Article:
Next up on stage was Chris Rodley, director of Network’s 2017 documentary ‘In My Mind’, in which Chris recounts his 1983 meeting with Patrick McGoohan for his ‘Six Into One’ documentary. Accompanied with clips from the film, courtesy of Network, Chris’s discussion with myself was fascinating as he chatted about Patrick, Catherine, Portmeirion, and the wonderful 8mm footage, shot by Keith Rodgerson whilst on holiday at Portmeirion in September 1966… and then came another event surprise. Keith himself, over 51 years later, joined Chris on stage, clutching the same camera on which he recorded the footage. “I thought they were filming a new episode of ‘Danger Man’” recalled Keith. As with all the guests, the discussion could have lasted much longer, but time was pressing (the venue could only be secured for a period of 5 hours, which included set-up time).
As Chris and Keith left the stage, eerie music played out of the huge speakers (provided by P-F Productions, who free of charge provided all the sound and lighting for the event), followed by footsteps. Brian Gorman then gave a brief performance from his ‘Everyman’ audio CD before spending a couple of minutes taking brief questions about the origins of the project, and his new project, ‘One Man Bond’.
Alex Cox is one of Britain’s most respected and loved movie directors, and he was next up, interviewed by Dave Jones on stage about his career, love of ‘The Prisoner’ and his new book ‘I am Not a Number’. It was one of the highlights not only of the evening, but of ‘Prisoner fandom’ as a whole. Dave chatted to Alex about his various films, and won his utmost respect, when he told Alex; “While reading your book, all the way through I agreed with all of what you said… until your conclusion, which I totally disagreed with.” Alex LOVED this; “That’s how McGoohan would have wanted it.”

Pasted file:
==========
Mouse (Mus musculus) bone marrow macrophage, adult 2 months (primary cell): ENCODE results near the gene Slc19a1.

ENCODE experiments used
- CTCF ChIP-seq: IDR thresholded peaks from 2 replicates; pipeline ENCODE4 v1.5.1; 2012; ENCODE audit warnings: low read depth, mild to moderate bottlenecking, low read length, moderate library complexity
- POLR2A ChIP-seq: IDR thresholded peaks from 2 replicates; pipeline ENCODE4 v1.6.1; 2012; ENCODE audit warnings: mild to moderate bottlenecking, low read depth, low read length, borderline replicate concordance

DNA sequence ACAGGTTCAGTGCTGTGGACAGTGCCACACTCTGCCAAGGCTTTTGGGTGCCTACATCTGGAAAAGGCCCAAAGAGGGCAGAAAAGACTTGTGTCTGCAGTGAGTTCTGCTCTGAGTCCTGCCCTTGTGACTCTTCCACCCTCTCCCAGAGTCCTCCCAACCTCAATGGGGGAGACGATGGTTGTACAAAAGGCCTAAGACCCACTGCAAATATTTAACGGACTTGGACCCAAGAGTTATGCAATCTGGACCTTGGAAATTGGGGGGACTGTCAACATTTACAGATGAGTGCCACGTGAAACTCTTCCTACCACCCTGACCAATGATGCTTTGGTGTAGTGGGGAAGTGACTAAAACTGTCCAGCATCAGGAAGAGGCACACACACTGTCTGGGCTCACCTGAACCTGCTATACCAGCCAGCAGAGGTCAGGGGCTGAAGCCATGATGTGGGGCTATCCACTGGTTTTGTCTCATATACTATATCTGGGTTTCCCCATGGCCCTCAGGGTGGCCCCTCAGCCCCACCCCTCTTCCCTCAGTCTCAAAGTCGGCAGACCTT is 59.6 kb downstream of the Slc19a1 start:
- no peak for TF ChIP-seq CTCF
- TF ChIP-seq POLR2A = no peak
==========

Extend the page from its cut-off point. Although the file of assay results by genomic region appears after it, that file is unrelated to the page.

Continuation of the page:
After an interval, in which everyone got books signed by Alex and other guests, made use of the bar, and wowed at the costume/prop display, it was then time for more special guests.
A 5-minute promotional film from Big Finish was then shown, complete with interviews with ‘The Prisoner’ audio reimagining gang of Nick Briggs, Mark Elstob, and Helen Goldwyn, before Nick himself joined me on stage for a highly entertaining interview, and gave the breaking news that series THREE will be happening later this year.
Next up was Paul Welsh MBE, rightly regarded as the saviour of Elstree Studios was next, telling us all about how he saved the studios. Some heartbreaking footage of MGM in the early 1970s, just prior to its destruction, was then shown. There were gasps from the audience as open film reels were shown laid bare. Paul described the scene, which he visited at the time, as ‘like the Mary Celeste’, and this came across on screen, as scenes of a derelict Harmony and Village Exhibition Hall were displayed.
Last up, was ‘Prisoner’ film librarian Tony Sloman, and veteran movie director John Hough, who directed Patrick McGoohan in the film ‘Brass Target’. John recalled to Dave Jones that McGoohan was great, and easy, to work with, and also told a very amusing tale about working with Bette Davis on the Disney film ‘Watcher in the Woods’ which I can’t repeat here. Tony had with him some fantastic artefacts, including original call sheets, his original MGM door sign, and the original cards shown on screen during the Aversion Therapy sequences for ‘A Change of Mind’, depicting words such as ‘Unmutual’ and ‘Rebel’. Chipping in with comments was another surprise special guest. Terry Ackland-Snow was Jack Shampan’s assistant on ‘Danger Man’ and had a couple of tales to tell, one being that Shampan could often be seen wandering around the studios making notes and picking things up to use on sets and set designs.
all the discussions, the 25 minutes went by far too quickly, and on that note
the evening drew to a close.
It was a pleasure for The Unmutual to join up with Quoit Media Limited and Elstree Studios to arrange the evening and the feedback I have received has been nothing but positive, and that the £20 ticket price was more than a bargain. More events are planned for the future – watch this space!
A professional three-HD-camera-strong film crew were commissioned to film the event, so a DVD will be available for purchase later in the year. With the money from sales of the DVD, of course, still to come in, the total for the charity is yet to be fully realised, but I am proud to say that a cheque for £410 has already been dispatched to Ty Gobaith Hospice.